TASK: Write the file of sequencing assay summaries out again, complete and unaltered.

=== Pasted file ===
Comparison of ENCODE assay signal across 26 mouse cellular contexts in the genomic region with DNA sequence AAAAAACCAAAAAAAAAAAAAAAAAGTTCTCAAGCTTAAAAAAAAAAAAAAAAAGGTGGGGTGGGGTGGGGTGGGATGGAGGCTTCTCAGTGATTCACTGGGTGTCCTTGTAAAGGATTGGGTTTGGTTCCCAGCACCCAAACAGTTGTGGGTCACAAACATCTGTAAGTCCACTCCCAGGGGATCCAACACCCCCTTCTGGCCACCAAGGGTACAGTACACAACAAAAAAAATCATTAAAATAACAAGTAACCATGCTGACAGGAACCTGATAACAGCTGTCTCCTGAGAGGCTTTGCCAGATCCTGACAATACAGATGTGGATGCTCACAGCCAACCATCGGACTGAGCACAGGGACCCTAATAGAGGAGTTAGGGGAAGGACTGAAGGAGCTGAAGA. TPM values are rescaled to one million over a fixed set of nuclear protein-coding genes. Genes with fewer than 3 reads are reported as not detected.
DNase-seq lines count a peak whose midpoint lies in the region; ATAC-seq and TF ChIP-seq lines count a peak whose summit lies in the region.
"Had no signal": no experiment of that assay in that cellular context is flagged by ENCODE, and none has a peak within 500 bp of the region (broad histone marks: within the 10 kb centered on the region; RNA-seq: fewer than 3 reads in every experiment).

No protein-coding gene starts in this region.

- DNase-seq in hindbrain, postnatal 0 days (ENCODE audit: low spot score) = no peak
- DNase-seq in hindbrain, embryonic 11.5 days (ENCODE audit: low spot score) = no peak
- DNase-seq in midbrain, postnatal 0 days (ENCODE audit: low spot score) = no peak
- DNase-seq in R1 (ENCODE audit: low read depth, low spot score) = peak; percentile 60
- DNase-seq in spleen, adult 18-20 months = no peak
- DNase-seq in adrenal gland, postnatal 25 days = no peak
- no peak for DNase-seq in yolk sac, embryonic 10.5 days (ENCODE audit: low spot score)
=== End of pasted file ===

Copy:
Comparison of ENCODE assay signal across 26 mouse cellular contexts in the genomic region with DNA sequence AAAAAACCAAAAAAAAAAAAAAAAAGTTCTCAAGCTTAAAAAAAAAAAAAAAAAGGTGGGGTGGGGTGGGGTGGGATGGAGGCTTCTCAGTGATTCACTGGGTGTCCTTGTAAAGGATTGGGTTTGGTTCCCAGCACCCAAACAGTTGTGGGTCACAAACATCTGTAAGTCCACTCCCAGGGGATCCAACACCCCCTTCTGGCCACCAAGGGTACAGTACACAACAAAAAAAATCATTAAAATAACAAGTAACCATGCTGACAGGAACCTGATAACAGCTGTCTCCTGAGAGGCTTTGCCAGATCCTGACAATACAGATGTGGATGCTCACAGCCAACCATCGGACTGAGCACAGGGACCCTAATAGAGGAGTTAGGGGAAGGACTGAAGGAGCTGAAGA. TPM values are rescaled to one million over a fixed set of nuclear protein-coding genes. Genes with fewer than 3 reads are reported as not detected.
DNase-seq lines count a peak whose midpoint lies in the region; ATAC-seq and TF ChIP-seq lines count a peak whose summit lies in the region.
"Had no signal": no experiment of that assay in that cellular context is flagged by ENCODE, and none has a peak within 500 bp of the region (broad histone marks: within the 10 kb centered on the region; RNA-seq: fewer than 3 reads in every experiment).

No protein-coding gene starts in this region.

- DNase-seq in hindbrain, postnatal 0 days (ENCODE audit: low spot score) = no peak
- DNase-seq in hindbrain, embryonic 11.5 days (ENCODE audit: low spot score) = no peak
- DNase-seq in midbrain, postnatal 0 days (ENCODE audit: low spot score) = no peak
- DNase-seq in R1 (ENCODE audit: low read depth, low spot score) = peak; percentile 60
- DNase-seq in spleen, adult 18-20 months = no peak
- DNase-seq in adrenal gland, postnatal 25 days = no peak
- no peak for DNase-seq in yolk sac, embryonic 10.5 days (ENCODE audit: low spot score)